Our Kids’ Sad Lack of 9/11 Education

Ignorance, fear, political correctness — all play a role in the absence of instruction about this tragic day

by Deirdre Reilly | Updated 07 Dec 2016 at 8:26 AM

Many of today’s kids were not even alive when the 9/11 attacks occurred in September 2001 — a day their parents will never forget. How are teachers and schools teaching 9/11?

Turns out that most of them aren’t — certainly not in any substantive way. A pervasive politically correct atmosphere and a very restrictive “teach to the test” pressure in many U.S. classrooms means American schoolchildren are lucky to participate in simple remembrances of an event they know nothing about.

“Too many parents and teachers are in denial about the ongoing threat of terrorism,” said one psychologist.

“We will have a moment of silence, but that’s about it,” said one Boston high-schooler who was just two years old at the time of the attacks. “What I know about 9/11 is from documentaries about that day and what my family tells me. The topic of 9/11 just isn’t something we’re taught. Maybe because it’s too recent — teachers don’t know what to say about it.”

How about the facts? In the same way it is acceptable to teach that the Japanese attacked Pearl Harbor, it should be permissible to teach that a radical Islamic ideology killed thousands of innocent Americans, leaving them jumping from the towers or perishing when the buildings collapsed and fell.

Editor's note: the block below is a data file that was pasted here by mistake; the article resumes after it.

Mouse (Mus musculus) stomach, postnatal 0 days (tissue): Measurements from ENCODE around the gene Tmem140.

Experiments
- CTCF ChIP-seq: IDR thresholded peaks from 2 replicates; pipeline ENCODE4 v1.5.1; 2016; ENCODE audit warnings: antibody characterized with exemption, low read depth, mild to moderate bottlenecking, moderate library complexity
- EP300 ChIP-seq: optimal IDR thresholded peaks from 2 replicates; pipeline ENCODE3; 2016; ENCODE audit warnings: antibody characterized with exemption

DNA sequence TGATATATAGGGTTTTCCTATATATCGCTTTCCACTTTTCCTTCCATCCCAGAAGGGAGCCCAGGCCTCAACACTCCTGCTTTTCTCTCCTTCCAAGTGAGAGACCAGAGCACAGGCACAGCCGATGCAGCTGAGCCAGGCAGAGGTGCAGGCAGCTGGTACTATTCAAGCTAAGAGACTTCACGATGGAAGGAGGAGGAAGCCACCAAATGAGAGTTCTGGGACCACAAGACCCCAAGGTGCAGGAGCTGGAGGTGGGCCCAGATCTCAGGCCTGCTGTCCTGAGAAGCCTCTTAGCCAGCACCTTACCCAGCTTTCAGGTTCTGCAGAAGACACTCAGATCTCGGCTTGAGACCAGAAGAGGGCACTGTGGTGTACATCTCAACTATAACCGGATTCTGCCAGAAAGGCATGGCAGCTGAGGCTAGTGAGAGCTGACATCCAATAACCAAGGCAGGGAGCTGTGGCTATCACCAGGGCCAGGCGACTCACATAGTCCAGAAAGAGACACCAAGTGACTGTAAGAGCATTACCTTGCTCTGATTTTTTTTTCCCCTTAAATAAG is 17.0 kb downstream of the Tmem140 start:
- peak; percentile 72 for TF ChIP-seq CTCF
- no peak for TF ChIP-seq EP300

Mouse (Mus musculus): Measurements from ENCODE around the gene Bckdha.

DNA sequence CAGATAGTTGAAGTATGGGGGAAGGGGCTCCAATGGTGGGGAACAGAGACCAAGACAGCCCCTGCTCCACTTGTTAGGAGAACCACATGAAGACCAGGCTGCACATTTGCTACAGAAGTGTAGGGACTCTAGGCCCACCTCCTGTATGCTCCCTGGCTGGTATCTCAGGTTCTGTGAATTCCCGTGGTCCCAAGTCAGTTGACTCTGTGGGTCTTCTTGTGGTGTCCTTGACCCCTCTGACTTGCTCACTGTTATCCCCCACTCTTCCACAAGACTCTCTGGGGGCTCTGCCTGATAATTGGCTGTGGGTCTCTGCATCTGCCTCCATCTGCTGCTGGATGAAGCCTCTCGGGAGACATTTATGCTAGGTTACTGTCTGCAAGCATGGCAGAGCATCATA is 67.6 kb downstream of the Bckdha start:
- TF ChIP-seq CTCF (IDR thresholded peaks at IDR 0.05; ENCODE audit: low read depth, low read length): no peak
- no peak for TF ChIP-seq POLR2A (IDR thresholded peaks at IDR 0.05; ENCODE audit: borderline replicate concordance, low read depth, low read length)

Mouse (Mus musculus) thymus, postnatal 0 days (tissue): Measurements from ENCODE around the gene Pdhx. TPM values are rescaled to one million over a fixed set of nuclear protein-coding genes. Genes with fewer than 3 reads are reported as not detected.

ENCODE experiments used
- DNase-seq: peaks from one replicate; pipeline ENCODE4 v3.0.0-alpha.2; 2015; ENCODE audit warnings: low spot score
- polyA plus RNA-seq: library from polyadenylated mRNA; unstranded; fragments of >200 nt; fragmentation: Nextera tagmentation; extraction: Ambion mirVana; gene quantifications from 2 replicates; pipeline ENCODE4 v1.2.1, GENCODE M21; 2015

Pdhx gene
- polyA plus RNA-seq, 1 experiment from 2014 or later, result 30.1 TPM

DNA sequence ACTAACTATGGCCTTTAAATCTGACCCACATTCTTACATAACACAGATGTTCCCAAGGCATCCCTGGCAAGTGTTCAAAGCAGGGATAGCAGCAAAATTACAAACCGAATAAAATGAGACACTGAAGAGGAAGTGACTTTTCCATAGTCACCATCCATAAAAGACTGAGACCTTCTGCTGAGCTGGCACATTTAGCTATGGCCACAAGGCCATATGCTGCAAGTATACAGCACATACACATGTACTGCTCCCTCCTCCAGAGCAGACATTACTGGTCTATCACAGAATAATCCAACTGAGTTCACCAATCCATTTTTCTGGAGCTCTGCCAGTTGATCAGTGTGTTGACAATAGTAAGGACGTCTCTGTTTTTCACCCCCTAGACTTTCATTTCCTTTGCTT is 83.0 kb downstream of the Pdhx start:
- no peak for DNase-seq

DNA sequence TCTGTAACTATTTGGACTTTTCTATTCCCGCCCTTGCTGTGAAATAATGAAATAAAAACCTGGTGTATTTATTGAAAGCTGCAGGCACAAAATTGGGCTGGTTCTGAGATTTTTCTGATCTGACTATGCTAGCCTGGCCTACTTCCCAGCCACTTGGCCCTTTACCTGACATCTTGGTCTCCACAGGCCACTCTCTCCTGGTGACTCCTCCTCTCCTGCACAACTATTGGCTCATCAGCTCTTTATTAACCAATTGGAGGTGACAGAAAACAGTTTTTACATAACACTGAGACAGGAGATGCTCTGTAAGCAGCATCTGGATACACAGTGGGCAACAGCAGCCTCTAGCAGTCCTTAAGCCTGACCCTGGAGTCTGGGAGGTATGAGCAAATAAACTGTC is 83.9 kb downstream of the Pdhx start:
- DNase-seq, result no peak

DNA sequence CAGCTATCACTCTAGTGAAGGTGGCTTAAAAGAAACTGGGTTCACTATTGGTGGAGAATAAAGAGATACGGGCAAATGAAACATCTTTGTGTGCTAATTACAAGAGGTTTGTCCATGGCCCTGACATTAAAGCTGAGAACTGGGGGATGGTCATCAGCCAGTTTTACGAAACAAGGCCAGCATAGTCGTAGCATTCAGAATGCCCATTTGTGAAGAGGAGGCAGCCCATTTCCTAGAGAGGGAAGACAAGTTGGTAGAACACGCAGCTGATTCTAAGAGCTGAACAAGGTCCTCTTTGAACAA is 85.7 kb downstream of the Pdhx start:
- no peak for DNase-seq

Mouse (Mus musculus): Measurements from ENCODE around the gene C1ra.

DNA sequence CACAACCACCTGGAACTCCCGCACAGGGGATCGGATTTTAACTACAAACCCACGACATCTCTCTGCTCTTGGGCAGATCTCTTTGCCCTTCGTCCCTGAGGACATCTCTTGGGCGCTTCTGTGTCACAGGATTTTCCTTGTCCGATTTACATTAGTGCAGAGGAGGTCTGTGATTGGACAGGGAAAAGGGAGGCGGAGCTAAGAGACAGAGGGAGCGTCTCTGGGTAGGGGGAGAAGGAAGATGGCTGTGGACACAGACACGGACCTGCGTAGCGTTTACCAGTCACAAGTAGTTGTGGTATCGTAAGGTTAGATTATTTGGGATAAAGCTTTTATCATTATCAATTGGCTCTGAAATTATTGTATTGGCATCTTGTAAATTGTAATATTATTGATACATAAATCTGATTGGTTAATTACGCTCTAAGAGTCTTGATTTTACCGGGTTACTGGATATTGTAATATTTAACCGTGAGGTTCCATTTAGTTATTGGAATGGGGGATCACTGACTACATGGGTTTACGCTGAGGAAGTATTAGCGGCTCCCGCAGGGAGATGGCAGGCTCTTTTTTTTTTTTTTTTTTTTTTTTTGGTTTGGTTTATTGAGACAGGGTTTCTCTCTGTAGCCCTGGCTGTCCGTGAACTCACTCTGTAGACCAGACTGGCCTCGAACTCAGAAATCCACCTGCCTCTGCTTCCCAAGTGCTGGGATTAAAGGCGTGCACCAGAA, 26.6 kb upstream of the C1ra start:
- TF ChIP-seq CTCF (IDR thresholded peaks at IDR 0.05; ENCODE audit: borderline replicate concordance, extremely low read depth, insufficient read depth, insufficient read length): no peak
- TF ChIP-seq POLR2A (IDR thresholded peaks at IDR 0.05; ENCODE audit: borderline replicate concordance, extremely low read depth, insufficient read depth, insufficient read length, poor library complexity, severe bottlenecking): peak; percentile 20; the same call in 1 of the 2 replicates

"Schools — just like parents — feel awkward teaching kids about 9/11 and terrorism in general," said Dr. Carole Lieberman, a California psychologist and author of the book "Lion, Tigers and Terrorists — Oh My! How to Protect Your Child in a Time of Terror." "It is especially easy for them to avoid the subject when the kids were born after 9/11."

This woeful inadequacy should be corrected, said Lieberman. "Indeed, every school should take a field trip to the 9/11 Museum to give children a proper understanding of history, and how terrorism has affected their lives," she told LifeZette.

Related: Furiously Fighting the 9/11 Toxins

One of the problems that interferes with more complete teaching about 9/11 is simple denial, said Lieberman.

"Too many parents and teachers are in denial about the ongoing threat of terrorism, so they want to protect kids from this reality," she noted. "But they need to realize that kids are exposed to terrorism on television, radio, and the internet, where they see things that scare them because they don't understand them. So it's imperative that children are taught about 9/11 in school, as well as at home."

Lieberman said she wrote her book for both parents and teachers to share with kids, to give them a gentle introduction to 9/11 and terrorism.

There is some variation in how well schools teach 9/11, Lieberman has found — with private schools, higher grade levels, and schools closer to the sites of the attacks of 9/11 more likely to study it in depth.

Dr. Cheryl Duckworth is a professor of conflict resolution at Nova Southeastern University in Davie, Florida, and the author of "Teaching About Terror: 9/11 and Collective Memory in U.S. Classrooms." For her book, Duckworth questioned 154 teachers via a 15-question survey on their teaching of the events of 9/11.